QUINTO BAR - A unique group of musicians from the city of Santiago de Cuba, the second largest city in Cuba. In thier music, they embody many of the traits so common to the cuban people....talent, enthusiasm and optimistic and generous outlook to life.
I first heard them during their daily entertainment at the marina in Santiago de Cuba. Realizing their talent, I decided we needed to film them and hence this 'on location' shoot. Keep in mind, in essence it is a one camera shoot with a still video making a continuous recording of the music.
I wish QUINTO BAR all the luck they so richly deserve..
02 August 2009 | Cuba to Jamaica
Zach, David, Heenal
On the eve of our departure from Cuba, we sit quietly on the side of the dock, the quiet waves lapping against the side of the boat....the moonlit night....all give us a false sense of quiet for we are in a protected harbor with tallish mountains on all sides. But... all day... the 'elephants danced'. As we peered out through the narrow gap delineating the harbor from the Caribbean sea the outlines of the waves could be seen dancing across the gap.....almost as though to playfully beckon us out. The weather forecasts all predict mild seas but, as usual, one little snag....three tropical waves are making their way from east to west, their broadness over large areas give us little to go on......tomorrow will tell....should be an exhilarating ride to Jamaica.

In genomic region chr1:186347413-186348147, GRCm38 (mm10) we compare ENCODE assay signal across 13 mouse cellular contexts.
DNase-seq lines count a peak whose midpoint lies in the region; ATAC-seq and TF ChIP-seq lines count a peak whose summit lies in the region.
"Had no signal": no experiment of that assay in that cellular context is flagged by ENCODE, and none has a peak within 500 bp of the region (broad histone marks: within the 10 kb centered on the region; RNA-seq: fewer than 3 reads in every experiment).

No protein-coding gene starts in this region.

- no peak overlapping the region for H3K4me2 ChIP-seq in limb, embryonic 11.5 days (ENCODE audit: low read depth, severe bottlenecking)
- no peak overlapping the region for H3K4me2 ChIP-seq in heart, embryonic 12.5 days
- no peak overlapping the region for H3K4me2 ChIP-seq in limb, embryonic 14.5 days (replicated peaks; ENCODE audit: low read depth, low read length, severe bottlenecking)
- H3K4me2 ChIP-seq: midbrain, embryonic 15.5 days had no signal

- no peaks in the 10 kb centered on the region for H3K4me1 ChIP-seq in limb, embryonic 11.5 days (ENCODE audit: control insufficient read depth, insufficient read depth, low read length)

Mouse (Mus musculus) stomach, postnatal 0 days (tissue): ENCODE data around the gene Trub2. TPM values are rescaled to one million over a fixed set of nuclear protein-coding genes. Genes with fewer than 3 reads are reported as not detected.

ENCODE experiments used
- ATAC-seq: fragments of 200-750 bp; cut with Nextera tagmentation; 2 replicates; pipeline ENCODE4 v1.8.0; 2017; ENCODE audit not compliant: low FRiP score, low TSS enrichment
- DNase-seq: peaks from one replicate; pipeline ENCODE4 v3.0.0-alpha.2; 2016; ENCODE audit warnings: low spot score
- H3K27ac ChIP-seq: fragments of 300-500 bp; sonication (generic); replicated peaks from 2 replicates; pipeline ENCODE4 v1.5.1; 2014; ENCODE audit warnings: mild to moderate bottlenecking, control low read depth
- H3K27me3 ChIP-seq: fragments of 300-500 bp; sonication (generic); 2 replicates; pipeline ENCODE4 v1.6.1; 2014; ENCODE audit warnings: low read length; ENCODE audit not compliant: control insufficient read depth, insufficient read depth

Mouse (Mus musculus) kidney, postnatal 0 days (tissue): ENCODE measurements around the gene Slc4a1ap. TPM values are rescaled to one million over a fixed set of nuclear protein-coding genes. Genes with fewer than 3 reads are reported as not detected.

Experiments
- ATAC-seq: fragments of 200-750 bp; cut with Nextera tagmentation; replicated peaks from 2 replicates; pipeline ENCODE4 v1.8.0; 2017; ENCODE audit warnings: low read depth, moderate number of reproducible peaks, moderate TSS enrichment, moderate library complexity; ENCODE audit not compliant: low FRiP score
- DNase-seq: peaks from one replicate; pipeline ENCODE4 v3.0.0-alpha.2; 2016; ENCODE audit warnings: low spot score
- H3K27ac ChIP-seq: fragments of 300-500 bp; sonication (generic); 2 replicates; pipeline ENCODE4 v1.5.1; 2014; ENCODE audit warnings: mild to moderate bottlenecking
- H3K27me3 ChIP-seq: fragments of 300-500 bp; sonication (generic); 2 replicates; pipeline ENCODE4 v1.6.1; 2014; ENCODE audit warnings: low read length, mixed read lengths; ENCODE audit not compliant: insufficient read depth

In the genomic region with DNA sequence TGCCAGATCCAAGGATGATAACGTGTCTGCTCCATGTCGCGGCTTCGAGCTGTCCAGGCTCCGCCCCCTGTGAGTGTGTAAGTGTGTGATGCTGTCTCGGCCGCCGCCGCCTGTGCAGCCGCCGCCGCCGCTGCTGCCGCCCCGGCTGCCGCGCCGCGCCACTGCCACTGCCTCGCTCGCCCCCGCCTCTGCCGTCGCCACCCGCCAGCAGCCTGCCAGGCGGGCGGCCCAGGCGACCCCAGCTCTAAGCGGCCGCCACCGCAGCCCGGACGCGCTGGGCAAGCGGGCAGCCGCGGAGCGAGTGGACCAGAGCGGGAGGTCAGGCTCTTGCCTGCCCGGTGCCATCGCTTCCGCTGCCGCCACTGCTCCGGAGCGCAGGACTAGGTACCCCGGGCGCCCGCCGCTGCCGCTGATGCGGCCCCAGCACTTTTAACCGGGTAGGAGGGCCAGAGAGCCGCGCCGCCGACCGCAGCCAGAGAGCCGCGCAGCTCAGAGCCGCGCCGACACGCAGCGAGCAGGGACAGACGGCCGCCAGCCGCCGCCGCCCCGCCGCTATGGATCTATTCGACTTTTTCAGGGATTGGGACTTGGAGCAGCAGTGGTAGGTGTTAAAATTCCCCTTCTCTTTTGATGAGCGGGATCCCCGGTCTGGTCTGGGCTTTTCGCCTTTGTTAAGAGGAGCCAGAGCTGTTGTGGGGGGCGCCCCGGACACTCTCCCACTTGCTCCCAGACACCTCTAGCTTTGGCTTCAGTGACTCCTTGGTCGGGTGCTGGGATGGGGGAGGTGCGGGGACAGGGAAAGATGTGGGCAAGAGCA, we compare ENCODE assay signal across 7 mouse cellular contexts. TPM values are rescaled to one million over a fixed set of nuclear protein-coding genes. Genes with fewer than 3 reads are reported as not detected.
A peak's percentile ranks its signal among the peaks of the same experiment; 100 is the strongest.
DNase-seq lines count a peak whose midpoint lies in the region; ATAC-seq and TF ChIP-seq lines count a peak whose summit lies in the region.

Cuba, we leave with affection for its people and generosity and spirit. We hope to post a video snapshot of our time here when we once again enter the world of Internet in Jamaica. It is our hope and the hope of every Cuban we have talked to that our idiotic politicians get their act together and stop this shameful policy toward such a warm and generous neighbor.....
Aboard we have a third crewmember, a friend of Zach named Heenal and thankfully he is a better cook than I....so as is usually the case...the best.....cooks.
The voyage is 110 miles more or less and with a departure time of about 3 pm tomorrow, August 3rd we hope to make Jamaica the next morning, August 4th on an almost direct course of 197 degrees.
Jamaica has a miserable dog policy...'no dogs from the usa'....so we are bit anxious, once again for Mango.